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GCC banks: Domestic deposits remain robust despite disruptive events

GCC banks: Domestic deposits remain robust despite disruptive events

Banks in the Gulf Cooperation Council (GCC) states have remained stable despite political disruptions, which tend to trigger risk aversion among investors, prompting higher funding costs or even capital outflows from the system, according to a new report by S&P Global.  

For GCC banks, “the largest funding item–private domestic deposits–has increased year-on-year over the past three decades despite a series of disruptive regional events, including Yemeni civil wars, the Arab Spring uprisings, the Iraq War, Qatar boycott, and several Houthi missile attacks,” said analysts Benjamin Young and Mohamed Damak in the report.

The report pointed to four contributing factors that explain how GCC banking systems preserved deposit stability and maintained trend growth despite numerous geopolitical shocks.

Expatriates dominate the population, but not bank accounts: Although foreign residents comprise about 90 percent of the populations in Qatar and Dubai, they represent a far smaller percentage of retail deposits. In contrast, non-national retail deposits in Kuwait and Saudi Arabia represent less than 20 percent of the total because incentives for retaining out-of-contract migrant labor are less common, the ratings agency said.

Oil revenue has supported public spending, corporate development and population growth: Economic development policies backed by oil revenues have pulled vast amounts of expatriate labour to the region and incentivized corporate expansion, which has supported deposit growth.

Depositors from higher-risk countries add to stability: The stability of most GCC banking systems has led them to be seen as safe havens for savings,

investments, and business development from less stable countries in the wider Middle East and sub-continental Asia. While lower-paid migrants tend to be structural remitters, higher-paid workers are encouraged to retain wealth by the host. “The growth of the latter could increase deposit instability but can also be an important funding item if linked to longer-term incentives,” S&P said.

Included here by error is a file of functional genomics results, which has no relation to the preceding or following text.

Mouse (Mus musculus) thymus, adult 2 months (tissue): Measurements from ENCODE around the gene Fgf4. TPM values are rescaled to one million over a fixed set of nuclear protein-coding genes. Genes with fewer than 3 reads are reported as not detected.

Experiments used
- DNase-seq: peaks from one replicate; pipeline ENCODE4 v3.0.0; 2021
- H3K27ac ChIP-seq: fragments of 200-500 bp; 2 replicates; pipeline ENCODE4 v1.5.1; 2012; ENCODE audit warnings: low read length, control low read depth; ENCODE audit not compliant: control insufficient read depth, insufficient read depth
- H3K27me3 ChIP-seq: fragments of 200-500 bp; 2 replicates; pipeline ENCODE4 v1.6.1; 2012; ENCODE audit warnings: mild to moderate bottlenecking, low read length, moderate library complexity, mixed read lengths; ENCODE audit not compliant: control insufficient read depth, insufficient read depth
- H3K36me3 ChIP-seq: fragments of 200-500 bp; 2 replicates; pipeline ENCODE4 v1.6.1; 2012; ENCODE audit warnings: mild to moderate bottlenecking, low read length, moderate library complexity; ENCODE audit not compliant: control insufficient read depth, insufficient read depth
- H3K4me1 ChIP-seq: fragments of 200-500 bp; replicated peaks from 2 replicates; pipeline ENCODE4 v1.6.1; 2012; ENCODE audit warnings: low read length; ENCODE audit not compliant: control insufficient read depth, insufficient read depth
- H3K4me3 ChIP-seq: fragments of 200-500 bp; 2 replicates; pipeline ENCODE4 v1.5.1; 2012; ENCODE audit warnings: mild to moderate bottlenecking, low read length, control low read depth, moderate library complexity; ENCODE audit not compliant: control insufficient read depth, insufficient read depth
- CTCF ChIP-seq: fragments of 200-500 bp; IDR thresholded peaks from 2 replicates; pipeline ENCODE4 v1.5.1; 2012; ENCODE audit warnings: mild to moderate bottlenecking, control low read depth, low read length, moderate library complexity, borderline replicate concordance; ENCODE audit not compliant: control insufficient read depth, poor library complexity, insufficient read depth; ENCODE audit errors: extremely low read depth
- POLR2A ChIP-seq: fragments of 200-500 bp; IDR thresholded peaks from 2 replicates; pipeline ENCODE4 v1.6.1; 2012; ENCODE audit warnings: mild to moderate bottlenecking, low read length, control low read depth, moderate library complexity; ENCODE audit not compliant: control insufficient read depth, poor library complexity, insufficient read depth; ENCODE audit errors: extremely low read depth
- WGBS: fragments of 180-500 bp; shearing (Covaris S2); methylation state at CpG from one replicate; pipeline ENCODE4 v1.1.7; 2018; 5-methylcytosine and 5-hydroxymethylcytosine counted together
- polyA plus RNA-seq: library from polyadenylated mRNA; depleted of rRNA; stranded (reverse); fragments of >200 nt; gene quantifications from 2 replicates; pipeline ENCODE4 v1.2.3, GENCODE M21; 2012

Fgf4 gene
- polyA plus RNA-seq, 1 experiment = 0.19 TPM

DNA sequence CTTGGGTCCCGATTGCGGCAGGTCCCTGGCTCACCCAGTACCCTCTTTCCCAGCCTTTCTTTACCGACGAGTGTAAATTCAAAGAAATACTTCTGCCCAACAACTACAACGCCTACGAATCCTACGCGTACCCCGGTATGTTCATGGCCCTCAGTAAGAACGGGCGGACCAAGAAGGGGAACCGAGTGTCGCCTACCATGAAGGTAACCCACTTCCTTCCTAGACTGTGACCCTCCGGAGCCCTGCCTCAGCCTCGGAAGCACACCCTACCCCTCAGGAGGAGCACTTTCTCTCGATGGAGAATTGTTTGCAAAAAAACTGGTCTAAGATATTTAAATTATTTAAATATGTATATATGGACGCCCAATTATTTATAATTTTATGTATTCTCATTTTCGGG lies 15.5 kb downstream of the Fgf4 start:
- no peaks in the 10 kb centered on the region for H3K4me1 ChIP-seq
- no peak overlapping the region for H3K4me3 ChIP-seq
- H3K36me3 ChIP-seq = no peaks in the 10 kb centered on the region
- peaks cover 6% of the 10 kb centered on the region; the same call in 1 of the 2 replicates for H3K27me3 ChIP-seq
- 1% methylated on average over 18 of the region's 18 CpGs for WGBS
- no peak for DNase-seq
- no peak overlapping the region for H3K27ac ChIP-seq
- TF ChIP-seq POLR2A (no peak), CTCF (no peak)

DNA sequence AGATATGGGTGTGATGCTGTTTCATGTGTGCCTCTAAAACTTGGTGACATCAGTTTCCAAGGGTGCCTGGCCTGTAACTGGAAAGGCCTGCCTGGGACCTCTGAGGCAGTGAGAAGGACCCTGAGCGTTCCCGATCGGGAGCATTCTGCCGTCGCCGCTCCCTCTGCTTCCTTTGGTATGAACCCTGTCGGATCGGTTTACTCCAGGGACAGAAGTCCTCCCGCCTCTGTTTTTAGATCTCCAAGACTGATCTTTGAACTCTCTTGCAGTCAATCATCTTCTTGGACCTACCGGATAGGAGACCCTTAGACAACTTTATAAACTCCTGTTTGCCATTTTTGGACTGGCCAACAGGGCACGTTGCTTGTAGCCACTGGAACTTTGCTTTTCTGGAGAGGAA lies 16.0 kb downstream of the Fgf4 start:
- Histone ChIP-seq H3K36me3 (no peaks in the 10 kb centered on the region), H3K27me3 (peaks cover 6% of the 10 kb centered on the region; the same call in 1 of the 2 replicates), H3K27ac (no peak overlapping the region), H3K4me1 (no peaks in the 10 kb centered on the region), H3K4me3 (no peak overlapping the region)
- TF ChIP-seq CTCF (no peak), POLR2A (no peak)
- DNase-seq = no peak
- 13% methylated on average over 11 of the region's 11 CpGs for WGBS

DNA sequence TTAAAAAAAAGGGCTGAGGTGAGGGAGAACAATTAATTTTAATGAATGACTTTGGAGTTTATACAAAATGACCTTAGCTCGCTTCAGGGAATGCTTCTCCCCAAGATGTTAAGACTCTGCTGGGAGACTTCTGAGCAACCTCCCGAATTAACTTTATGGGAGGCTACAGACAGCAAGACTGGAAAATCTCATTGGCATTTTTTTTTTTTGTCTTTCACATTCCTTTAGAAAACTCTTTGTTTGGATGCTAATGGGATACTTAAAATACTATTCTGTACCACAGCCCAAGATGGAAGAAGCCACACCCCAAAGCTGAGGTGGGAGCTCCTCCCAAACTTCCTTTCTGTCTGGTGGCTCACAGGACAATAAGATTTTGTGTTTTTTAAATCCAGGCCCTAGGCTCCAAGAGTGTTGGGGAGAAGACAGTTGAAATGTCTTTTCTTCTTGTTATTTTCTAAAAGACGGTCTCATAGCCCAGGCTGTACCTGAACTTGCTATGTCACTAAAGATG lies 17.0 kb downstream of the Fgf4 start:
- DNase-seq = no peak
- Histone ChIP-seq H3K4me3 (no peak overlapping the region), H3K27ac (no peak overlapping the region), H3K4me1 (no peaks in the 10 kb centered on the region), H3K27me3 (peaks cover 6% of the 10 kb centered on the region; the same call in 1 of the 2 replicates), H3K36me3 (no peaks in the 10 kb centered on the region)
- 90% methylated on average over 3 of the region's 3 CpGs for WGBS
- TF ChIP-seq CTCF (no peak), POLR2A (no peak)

Wealthy public sectors also support bank deposit stability: In the GCC, income from the sale of oil and gas underpins public sector deposit growth, which is generally routed through national oil and gas companies. Oil revenue has facilitated the development of some of the world’s largest sovereign wealth funds which have continued to earn returns during periods of low prices, the report said.

(Writing by Brinda Darasha; editing by  Daniel Luiz)

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Belleville calendar bursting with wealth of events slated this summer

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Spring Family Funfest opening this Saturday at West Zwick’s Park kicks off a summer season in Belleville of live events and community entertainment, members of the Economic and Destination Development Committee Thursday.

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From a return of past successful events like Pop-Ups on the bay and Downtown at Dusk to the inaugural Caribbean Festival, residents have a lot to look forward to this summer — considering city parks are booked solid with events from June to August.

The free-admission Family Funfest takes place on Saturday at West Zwick’s Park and offers a range of art focused family activities like face painting, crafts, family art projects, button making and even a petting zoo.

There will also be interactive exhibits on display from Glanmore House and Quinte Conservation as well as food and an artisan market. 

The event is run in partnership with the Mayor’s Week of the Arts which highlights a plethora of seasoned and talented artists in the city.

“Whether it’s painting… (or) doing face art, it’s always a lot of fun,” Jill Raycroft, CEO of the Belleville Chamber of Commerce, told committee members in an update.

Belleville’s anticipated Caribbean Festival is slated to take place June 25 and aims to be a celebration of culture, music, dance and food. Taking notes from Toronto’s famed Caribbean Carnival, a main stage set up on Front St. will serve as the centerpiece during a feast for the senses.

“On the main stage we’ll have steel pan drums, Caribbean costume dancers, and a DJ set up for the day. We’ll also have a number of local musicians and dance groups as well,” said Elisha Purchase, Development and Tourism Coordinator at the City of Belleville. A lot of that entertainment when they’re not on this main stage will be strolling entertainment on the street.”

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The Caribbean festival is just the latest in a recent push by the city to host more diverse and culturally educational events.

Similar to Diwali celebrations hosted by Belleville in October by Indian students and community members, the Caribbean festival is being planned by individuals from Caribbean nations.

“They know their culture. So it’s been incredibly important to have them spearhead this,” said Purchase. “A goal through our strategic plan is to look at diversity and bring that infusion of culture into the downtown.”

Belleville’s summer is also looking up with the return of two city mainstays at West Zwick’s Park, Canada Day on July 1 and the Belleville Waterfront and Multicultural Festival running from July 7-10.

“It definitely feels like we’re in pre-COVID times — obviously COVID is something that we have to live with, I think, forever,” said Purchase. “I think there’s a lot of enthusiasm from people who are organizing events who are attending events and enthusiasm from the business community, especially the tourism industry.”